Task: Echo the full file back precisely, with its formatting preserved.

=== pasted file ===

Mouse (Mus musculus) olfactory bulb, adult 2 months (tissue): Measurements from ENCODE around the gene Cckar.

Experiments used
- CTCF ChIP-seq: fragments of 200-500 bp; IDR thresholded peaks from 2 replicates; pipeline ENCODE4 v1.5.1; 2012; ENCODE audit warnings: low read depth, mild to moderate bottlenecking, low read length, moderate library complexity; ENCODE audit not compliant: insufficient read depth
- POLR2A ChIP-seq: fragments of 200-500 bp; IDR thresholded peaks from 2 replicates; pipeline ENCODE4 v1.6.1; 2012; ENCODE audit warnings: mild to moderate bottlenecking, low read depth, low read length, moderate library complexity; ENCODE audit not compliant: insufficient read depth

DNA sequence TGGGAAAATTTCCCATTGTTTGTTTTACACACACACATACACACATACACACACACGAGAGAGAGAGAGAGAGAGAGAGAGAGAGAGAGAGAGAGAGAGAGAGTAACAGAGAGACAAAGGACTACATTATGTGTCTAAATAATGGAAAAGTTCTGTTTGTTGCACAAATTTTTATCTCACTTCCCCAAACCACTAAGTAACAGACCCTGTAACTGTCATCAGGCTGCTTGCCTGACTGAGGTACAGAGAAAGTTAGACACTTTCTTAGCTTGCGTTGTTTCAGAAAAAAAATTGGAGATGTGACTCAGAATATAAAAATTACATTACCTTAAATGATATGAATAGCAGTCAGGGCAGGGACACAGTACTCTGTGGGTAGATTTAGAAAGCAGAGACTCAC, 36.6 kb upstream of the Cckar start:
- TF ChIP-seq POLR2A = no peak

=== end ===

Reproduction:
Mouse (Mus musculus) olfactory bulb, adult 2 months (tissue): Measurements from ENCODE around the gene Cckar.

Experiments used
- CTCF ChIP-seq: fragments of 200-500 bp; IDR thresholded peaks from 2 replicates; pipeline ENCODE4 v1.5.1; 2012; ENCODE audit warnings: low read depth, mild to moderate bottlenecking, low read length, moderate library complexity; ENCODE audit not compliant: insufficient read depth
- POLR2A ChIP-seq: fragments of 200-500 bp; IDR thresholded peaks from 2 replicates; pipeline ENCODE4 v1.6.1; 2012; ENCODE audit warnings: mild to moderate bottlenecking, low read depth, low read length, moderate library complexity; ENCODE audit not compliant: insufficient read depth

DNA sequence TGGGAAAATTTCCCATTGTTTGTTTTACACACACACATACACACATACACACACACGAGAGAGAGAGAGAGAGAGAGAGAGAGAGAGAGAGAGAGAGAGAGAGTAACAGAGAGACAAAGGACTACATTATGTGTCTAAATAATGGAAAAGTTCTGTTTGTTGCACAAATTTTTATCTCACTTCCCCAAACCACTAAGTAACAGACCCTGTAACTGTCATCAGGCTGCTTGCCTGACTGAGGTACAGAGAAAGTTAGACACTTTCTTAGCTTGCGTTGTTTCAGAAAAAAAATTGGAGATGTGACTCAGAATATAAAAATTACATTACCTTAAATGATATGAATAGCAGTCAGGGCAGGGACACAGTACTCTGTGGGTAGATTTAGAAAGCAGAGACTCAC, 36.6 kb upstream of the Cckar start:
- TF ChIP-seq POLR2A = no peak